Section 55: Appointment of deputy Circuit Judge
299.Section 55 modifies section 24 of the Courts Act 1971 (as previously modified by the Constitutional Reform Act 2005) so that the responsibility for appointing as a deputy circuit judge someone who has previously held office as a judge of the Court of Appeal or of the High Court, or as a circuit judge, is vested in the Lord Chancellor, with the concurrence of the Lord Chief Justice, rather than the other way round.
Section 56: Appointment of deputy district judges, etc
300.Section 56 gives effect to Schedule 11.
Schedule 11: District judges and deputy district judges
301.District judges and deputy district judges exercise jurisdiction, in England and Wales, in both the High Court and the county courts. For deputy district judges there are parallel appointment provisions in the Supreme Court Act 1981 (for deputy district judges in the High Court) and the County Courts Act 1984 (for deputy district judges in the county courts).
302.Paragraph 2 enables the Lord Chief Justice to delegate to another judicial office holder his powers to assign district judges to one or more district registries of the High Court and his powers to change assignments. Paragraph 6 makes similar provision about the assignment of district judges to county court districts.
303.Paragraph 3 amends the provisions in section 102 of the Supreme Court Act 1981 about the appointment of deputy district judges.
304.Provision is made for appointments to be made by the Lord Chancellor, normally subject to the Judicial Appointments Commission (JAC) selection process as prescribed under the Constitutional Reform Act 2005. A retirement age of 70 will apply to these post-holders (with the possibility of extension up to age 75).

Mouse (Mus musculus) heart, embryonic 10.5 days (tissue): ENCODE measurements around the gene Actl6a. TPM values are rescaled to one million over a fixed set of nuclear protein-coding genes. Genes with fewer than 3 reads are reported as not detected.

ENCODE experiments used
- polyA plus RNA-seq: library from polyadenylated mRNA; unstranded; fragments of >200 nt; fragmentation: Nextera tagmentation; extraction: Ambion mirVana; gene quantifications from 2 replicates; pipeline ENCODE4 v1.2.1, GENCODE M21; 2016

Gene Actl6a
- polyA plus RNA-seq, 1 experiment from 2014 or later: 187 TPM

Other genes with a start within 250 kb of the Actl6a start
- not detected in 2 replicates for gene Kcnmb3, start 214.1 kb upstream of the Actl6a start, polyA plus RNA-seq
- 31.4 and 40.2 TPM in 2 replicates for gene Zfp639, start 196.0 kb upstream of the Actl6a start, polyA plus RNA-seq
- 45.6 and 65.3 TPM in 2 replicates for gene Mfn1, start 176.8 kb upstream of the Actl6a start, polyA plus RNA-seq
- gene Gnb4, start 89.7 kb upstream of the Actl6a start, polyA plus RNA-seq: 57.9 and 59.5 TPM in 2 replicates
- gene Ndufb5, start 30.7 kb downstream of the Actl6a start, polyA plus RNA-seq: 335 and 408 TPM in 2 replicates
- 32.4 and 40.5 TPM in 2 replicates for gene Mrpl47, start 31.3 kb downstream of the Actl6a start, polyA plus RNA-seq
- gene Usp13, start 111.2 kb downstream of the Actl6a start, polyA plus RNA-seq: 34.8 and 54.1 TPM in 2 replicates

305.Further provision is made however that where a person holds or has previously within the last two years held the office of district judge, the Lord Chancellor may appoint that person as a deputy district judge, with the concurrence of the Lord Chief Justice, without that appointment being subject to selection by the JAC. Such persons may be appointed up to (but will have to retire by) the age of 75.
306.The Lord Chief Justice is also given powers, after consulting the Lord Chancellor, to assign any deputy district judge to one or more district registries of the High Court, and to change the assignment. Deputy district judges are given powers to act in district registries to which they have not been assigned, but only in accordance with arrangements made by or on behalf of the Lord Chief Justice.
307.Paragraph 4 makes transitional provision about existing deputy district judges: they continue to be deputy district judges, and are treated as having been assigned to the district registries for which they were appointed. In paragraph 4, the label “the commencement date” is given to the point in time at which paragraph 3 comes into force, not to the entire day at the beginning of which paragraph 3 comes into force.
308.Paragraphs 7 and 10 make, for deputy district judges appointed under section 8 of the County Courts Act 1984, provision similar to that made by paragraphs 3 and 4. The paragraphs respectively modify the provisions in section 8 of the 1984 Act and make transitional provision.
309.Paragraphs 8 and 9 make consequential amendments to the County Courts Act 1984. Paragraphs 11 to 13 make consequential amendments to the judicial-retirement provisions of the Judicial Pensions and Retirement Act 1993. Paragraphs 14 and 15 consequentially amend references to these appointments in other legislation.
Section 57: Deputy, and temporary additional, Masters etc.